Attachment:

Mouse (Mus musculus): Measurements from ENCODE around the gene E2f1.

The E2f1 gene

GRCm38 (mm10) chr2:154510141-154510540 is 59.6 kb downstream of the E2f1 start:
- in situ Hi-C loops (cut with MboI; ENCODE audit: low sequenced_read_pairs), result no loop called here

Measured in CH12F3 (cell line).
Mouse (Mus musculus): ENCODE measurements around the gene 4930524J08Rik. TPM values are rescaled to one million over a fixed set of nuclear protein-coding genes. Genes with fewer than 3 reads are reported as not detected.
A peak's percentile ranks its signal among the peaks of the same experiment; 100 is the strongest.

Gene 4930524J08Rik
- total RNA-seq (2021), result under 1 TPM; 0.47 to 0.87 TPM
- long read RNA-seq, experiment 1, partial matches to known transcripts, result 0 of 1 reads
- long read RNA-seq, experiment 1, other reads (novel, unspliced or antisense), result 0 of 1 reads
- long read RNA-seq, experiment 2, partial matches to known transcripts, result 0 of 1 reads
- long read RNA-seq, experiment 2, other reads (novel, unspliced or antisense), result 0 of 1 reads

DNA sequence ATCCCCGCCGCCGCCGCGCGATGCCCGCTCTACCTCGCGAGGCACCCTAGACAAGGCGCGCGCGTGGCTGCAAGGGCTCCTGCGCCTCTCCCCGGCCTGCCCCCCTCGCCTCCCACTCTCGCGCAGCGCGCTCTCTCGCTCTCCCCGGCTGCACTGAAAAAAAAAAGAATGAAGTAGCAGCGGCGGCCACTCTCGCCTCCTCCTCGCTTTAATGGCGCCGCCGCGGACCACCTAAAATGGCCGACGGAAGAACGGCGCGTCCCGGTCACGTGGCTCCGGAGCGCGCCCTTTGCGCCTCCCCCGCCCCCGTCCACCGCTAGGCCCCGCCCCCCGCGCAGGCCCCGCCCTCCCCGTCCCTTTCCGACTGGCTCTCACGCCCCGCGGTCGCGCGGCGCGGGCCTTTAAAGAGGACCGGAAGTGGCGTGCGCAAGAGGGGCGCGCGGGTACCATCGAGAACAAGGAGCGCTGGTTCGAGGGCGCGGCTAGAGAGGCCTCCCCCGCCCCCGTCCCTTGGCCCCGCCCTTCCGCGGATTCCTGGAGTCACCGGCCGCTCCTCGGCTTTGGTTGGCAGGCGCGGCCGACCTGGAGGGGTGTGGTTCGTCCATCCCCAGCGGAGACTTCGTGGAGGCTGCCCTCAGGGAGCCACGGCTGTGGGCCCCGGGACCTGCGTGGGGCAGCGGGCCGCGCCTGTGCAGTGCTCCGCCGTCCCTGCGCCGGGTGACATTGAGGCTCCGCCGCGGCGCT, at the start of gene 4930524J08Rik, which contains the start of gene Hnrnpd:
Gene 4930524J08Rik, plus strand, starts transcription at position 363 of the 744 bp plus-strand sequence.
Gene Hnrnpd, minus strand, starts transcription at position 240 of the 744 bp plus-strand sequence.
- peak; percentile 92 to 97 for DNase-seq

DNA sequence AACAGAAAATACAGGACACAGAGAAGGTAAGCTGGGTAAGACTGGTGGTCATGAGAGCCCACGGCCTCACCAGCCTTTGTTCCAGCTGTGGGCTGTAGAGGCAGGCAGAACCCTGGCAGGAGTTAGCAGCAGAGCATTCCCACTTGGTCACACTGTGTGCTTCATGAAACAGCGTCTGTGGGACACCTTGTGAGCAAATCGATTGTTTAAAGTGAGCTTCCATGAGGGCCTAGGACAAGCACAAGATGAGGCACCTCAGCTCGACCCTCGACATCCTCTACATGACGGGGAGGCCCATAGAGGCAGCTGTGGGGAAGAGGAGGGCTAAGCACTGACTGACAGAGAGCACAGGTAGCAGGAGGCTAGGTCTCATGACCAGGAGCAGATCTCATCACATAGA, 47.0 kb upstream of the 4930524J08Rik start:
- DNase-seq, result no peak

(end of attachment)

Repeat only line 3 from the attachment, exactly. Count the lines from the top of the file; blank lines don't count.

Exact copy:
GRCm38 (mm10) chr2:154510141-154510540 is 59.6 kb downstream of the E2f1 start: